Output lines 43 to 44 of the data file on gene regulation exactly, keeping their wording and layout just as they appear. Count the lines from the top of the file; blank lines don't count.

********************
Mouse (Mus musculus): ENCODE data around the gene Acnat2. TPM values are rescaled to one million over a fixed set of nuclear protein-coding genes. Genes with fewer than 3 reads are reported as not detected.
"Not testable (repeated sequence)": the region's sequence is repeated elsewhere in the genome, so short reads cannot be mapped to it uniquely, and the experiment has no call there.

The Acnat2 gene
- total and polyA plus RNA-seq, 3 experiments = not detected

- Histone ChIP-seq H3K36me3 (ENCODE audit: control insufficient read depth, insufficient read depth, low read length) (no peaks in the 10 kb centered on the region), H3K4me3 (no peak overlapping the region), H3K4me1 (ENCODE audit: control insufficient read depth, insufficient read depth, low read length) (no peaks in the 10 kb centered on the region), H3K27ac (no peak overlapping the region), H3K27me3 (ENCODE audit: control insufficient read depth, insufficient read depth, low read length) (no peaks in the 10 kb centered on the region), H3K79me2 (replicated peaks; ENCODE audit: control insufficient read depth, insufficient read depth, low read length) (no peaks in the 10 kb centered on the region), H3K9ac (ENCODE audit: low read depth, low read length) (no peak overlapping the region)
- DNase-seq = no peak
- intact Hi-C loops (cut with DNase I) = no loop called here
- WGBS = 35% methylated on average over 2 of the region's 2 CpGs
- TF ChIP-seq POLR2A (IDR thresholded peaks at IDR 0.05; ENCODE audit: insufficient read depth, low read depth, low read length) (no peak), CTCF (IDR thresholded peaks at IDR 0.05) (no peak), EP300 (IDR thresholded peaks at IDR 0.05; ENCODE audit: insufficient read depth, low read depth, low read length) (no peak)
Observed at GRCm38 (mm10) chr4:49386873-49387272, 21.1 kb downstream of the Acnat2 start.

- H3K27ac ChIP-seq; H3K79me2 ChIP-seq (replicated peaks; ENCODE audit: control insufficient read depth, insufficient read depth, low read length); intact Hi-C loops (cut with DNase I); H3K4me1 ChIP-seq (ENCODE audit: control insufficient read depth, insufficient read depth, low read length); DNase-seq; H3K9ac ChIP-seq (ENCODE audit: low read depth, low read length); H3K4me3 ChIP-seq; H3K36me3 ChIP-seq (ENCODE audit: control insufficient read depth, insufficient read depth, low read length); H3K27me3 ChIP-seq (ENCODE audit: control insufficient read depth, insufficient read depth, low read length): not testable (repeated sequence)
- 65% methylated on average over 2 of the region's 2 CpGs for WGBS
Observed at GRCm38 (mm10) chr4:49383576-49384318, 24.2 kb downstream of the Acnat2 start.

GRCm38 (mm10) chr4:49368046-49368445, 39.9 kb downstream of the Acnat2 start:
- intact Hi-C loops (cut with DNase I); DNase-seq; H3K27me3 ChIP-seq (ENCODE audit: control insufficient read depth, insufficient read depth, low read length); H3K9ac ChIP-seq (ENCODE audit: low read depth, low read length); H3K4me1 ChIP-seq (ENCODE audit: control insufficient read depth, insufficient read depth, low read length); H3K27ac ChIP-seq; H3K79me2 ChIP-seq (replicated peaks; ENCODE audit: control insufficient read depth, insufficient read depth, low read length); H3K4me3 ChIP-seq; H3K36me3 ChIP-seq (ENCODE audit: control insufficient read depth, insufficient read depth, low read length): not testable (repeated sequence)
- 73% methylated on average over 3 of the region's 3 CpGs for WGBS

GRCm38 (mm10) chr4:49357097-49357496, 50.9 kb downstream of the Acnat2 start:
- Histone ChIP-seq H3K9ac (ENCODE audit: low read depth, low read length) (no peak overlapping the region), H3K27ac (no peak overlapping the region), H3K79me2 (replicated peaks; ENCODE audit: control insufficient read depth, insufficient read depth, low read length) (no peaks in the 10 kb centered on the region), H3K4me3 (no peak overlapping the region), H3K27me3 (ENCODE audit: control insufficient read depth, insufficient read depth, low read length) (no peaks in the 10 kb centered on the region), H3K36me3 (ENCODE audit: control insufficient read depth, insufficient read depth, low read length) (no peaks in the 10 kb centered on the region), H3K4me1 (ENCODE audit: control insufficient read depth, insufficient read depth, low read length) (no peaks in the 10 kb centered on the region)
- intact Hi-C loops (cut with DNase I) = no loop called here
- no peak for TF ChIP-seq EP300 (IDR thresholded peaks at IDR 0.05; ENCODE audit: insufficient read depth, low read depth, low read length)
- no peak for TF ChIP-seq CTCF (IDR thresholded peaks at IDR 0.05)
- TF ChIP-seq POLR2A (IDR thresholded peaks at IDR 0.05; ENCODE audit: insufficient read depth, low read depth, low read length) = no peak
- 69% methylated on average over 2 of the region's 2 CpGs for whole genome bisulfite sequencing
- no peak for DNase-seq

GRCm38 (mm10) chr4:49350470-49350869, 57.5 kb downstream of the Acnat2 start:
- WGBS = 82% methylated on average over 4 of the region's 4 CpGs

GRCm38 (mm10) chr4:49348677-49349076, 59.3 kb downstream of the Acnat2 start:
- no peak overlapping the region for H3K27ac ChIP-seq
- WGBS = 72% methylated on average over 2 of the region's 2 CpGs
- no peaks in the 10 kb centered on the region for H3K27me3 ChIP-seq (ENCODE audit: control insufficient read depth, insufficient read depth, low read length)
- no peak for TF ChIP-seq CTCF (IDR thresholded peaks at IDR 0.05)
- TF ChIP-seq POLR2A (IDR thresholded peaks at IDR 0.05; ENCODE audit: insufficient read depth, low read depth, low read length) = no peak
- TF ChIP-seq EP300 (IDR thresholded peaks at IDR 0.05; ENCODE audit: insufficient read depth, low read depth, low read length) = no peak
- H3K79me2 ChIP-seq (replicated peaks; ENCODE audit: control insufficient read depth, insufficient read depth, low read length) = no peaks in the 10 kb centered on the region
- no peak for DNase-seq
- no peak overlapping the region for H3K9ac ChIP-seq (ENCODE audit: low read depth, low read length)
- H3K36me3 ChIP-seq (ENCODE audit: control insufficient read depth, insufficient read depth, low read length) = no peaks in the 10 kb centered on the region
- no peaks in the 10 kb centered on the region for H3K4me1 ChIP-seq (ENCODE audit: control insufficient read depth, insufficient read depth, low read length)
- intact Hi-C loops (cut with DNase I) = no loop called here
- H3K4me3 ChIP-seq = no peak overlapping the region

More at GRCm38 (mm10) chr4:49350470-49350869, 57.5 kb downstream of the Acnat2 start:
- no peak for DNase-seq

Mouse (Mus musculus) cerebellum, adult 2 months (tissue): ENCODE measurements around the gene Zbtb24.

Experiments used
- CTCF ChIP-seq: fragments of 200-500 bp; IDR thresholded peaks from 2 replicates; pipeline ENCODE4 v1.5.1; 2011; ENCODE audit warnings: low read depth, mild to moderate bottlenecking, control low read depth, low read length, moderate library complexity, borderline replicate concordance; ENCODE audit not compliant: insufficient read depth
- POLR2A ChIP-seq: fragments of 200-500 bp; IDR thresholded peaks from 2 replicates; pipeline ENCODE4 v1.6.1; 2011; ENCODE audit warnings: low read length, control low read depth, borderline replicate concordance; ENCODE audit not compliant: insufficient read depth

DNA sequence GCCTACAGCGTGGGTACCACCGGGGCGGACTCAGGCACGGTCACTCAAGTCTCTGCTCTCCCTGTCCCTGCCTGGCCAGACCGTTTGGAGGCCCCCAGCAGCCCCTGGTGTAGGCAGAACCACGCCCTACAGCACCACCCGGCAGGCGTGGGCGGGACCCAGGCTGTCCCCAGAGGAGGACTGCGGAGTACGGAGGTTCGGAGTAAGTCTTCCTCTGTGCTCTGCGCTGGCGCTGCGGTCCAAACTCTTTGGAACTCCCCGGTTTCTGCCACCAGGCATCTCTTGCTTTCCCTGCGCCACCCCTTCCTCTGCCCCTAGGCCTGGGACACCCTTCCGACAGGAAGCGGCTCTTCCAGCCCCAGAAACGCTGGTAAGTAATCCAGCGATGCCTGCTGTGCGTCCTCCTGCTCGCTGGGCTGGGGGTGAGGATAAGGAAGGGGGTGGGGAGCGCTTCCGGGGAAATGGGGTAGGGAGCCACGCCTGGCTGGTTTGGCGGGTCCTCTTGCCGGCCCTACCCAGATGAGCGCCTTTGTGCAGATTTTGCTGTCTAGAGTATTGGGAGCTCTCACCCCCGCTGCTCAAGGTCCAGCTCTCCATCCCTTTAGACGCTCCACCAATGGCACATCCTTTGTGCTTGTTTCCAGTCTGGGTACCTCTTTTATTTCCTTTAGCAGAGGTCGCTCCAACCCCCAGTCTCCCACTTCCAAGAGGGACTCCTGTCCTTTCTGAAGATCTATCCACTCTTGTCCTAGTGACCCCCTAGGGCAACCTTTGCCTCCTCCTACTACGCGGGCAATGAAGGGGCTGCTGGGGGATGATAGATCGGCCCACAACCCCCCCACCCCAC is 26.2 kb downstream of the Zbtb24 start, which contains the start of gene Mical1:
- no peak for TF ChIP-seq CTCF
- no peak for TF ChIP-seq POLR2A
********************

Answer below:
Mouse (Mus musculus) cerebellum, adult 2 months (tissue): ENCODE measurements around the gene Zbtb24.

Experiments used